One new way of standing out from the crowd during the job search is having a multimedia resume. I know this just sounds like another buzz word, but in this case a multimedia resume is exactly what it sounds like – a resume that moves beyond the text only word do or pdf file and into the land of graphics, pictures, videos, and web content. The most common ways job searchers make their resumes multimedia is through

1.) Adding a video

2.) Adding Infographics

3.) Adding links to a social media profile (Think LinkedIn or a professionally geared Twitter account)

4.) Showing off your personal blog or website

My Experience

There are many free services that will help you create your own multimedia resume – Purzue, VisualCV, and Visualize.me.

However, is it worth it? In many of the articles I read it was concluded that job seekers have little to lose, but I think we do. We can lose money (one job seeker actually spent $400 dollars to create a professional video for his resume & many of these free services have paid tiers that offer more content or help) and more importantly we can lose our time! Time we can spend searching jobs, networking, or you know completing that degree (not to mention having a life away from all this job stuff).  So I decided to give these different services a test run and see what all the fuss is about.

First off I decided to try the most mention websites – Purzue and Visual CV. Out of the two I liked Purzue better for a few reasons. 1.) Their website is just slicker & I am a sucker for a nice, intuitive layout 2.) You can import all of your job information from LinkedIn (!) Which cuts way down on the effort and time commitment.  Purzue will allow you to add media like a youtube video if you so choose which is what really makes this a “multimedia” resume. You can also add a picture of yourself to go along with your name at the top.  However, since I don’t have a youtube video to add this is just a copy of my LinkedIn profile. So is this one worth the effort? Well yes if you have a video to share, but if you don’t just send a link to your LinkedIn profile. Also when choosing your employment area there is no category for information professionals. Should we choose Information Technology or Education or Research? Even with choosing three subcategories (including analyst, customer service, and consulting) I still wasn’t happy with my choices there. Oh and as for Visual CV – I didn’t even finish my resume because it has no import feature and I didn’t want to spend a whole evening typing everything in just to have another copy of my LinkedIn profile.

Now Visualize.me is another story. It nicely takes all the information from your LinkedIn profile and creates an infographic based on that information. You need to add a little bit of information that isn’t included in a LinkedIn profile like your proficiency and years of experience for your listed skills or just how well you speak the extra languages you listed. There are several different layouts to choose from and several color schemes and the option to fiddle around with the colors via hexadecimal. Personally as an information person I loved this! My favorite part is how Visualize.me easily shows how one’s education pairs up with their work history. This service offers something totally different from LinkedIn (though it still is all the same information). The effort to awesome ratio here is totally in the job hunter’s favor. I’d check it out.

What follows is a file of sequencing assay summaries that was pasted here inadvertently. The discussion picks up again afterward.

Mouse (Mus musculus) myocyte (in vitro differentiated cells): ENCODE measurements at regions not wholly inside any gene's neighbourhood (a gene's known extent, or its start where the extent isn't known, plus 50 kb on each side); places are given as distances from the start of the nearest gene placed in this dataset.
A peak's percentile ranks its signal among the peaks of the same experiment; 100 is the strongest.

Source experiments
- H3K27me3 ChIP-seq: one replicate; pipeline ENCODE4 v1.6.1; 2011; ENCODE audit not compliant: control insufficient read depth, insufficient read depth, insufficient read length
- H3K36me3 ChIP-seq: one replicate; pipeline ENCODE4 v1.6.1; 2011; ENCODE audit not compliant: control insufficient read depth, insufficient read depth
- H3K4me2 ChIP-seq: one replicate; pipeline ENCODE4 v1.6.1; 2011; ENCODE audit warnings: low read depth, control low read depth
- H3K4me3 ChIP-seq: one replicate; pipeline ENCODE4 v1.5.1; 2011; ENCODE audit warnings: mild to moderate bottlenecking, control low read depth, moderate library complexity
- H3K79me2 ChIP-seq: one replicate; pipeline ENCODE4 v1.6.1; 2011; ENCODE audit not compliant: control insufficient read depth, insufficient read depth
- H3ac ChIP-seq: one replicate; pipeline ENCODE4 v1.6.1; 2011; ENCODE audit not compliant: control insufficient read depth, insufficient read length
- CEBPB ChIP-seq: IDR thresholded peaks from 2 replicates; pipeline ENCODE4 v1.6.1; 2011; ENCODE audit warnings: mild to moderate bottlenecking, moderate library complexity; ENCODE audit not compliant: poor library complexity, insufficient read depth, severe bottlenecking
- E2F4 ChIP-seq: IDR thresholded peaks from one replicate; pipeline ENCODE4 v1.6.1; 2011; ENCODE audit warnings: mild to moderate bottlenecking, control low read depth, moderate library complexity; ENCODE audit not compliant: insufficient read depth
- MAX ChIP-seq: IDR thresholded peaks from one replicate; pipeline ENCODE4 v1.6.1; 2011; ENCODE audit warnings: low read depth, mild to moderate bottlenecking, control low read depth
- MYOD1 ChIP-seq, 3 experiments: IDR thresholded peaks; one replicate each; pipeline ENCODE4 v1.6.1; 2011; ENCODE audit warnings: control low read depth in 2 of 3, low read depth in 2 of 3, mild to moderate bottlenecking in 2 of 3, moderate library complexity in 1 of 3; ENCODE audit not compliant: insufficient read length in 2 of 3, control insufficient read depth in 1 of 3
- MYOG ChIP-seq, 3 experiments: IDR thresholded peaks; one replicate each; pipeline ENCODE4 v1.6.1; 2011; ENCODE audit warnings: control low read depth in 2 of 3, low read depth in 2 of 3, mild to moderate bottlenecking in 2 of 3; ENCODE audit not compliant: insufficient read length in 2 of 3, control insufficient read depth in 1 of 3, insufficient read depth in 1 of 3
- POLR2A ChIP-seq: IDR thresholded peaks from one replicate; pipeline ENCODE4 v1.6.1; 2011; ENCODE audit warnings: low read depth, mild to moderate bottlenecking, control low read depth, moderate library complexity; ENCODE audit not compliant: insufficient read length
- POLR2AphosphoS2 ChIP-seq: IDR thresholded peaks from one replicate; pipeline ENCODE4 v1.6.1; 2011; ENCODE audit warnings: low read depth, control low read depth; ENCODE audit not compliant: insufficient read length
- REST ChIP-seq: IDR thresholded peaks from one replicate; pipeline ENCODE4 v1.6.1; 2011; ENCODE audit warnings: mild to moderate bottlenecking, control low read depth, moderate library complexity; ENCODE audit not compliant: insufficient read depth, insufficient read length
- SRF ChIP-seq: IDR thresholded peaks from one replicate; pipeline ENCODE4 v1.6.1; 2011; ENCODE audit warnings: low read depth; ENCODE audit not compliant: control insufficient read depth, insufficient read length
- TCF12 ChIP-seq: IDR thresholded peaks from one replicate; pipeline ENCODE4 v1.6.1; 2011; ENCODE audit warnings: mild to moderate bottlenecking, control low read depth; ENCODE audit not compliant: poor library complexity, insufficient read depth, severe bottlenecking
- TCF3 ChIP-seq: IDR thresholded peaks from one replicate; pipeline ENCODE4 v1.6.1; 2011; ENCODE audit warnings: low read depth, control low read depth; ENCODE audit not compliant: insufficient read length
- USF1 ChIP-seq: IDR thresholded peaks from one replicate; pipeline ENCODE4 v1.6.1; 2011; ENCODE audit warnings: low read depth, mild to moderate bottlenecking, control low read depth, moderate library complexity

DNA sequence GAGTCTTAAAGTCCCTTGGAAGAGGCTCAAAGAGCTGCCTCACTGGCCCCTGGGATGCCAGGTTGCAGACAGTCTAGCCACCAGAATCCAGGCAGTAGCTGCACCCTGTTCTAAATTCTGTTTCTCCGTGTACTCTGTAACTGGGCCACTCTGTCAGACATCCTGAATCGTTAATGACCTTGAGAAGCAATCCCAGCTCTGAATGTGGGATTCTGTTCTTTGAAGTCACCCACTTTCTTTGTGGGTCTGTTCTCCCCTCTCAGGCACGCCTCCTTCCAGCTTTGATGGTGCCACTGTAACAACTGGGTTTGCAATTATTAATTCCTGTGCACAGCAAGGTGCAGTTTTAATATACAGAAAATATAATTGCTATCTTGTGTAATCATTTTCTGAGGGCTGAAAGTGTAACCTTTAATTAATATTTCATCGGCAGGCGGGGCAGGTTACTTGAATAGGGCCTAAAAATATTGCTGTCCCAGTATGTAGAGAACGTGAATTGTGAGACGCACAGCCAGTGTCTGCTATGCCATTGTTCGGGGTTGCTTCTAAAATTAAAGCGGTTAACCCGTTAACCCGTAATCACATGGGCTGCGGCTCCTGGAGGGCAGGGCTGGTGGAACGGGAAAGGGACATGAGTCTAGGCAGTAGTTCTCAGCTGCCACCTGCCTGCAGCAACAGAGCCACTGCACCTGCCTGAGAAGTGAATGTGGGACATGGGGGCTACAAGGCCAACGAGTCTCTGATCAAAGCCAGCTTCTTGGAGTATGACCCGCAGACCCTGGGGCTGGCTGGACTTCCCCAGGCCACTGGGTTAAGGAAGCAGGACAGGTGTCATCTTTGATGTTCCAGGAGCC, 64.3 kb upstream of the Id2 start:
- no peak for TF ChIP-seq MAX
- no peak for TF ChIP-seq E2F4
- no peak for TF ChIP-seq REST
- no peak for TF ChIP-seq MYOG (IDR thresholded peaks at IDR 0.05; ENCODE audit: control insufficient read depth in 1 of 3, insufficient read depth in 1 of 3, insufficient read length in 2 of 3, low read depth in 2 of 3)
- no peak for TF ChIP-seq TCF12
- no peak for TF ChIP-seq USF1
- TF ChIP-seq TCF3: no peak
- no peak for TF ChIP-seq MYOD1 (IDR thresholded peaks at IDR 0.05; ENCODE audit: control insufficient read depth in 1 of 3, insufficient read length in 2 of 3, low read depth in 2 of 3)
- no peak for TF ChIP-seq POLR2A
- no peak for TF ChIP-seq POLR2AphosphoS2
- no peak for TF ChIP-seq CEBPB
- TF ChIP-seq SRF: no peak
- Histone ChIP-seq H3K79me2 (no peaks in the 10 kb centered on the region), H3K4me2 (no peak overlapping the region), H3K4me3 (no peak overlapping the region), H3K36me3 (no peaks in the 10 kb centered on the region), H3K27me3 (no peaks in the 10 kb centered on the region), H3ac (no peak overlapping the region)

The Verdict

Are these multimedia resumes the wave of the future? Well maybe. I have applied to many internships where I applied via email and just added a cover letter and resume as attachments  In such situation I could easily add links to multimedia resumes as well. However, I would only do this if I believed my multimedia resume adds something above and beyond what my “normal” resume offers. If you multimedia resume has links to references, projects, a video, or other content then yes add it! However, if it is just a rehashing of your resume then don’t. You don’t want the hiring committee to feel like you are wasting their time! However, I have also applied to jobs using a company’s own job application website. Some of these sites force you to create a resume using their own forms. Others (like USAJOBS) allow you to upload your resume. In both these instances, multimedia resumes seem to be at a disadvantage. However, you can always find a way to add in the URL to a multimedia resume either in your cover letter or resume.

As for me, I am very intrigued by the idea. I’m not totally won over since my LinkedIn profile seems to do as much as most of these services, but I’m going to keep it in mind.  Has anyone else created a multimedia resume? Has anyone sent in a multimedia resume as part of a job application and how was it received by the hiring manager/committee?

My Multimedia Resumes

Purzue Resume

Visualize.me Resume

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Filed under Library School, Professional musings, Social Media

Pinterest: Not just for weddings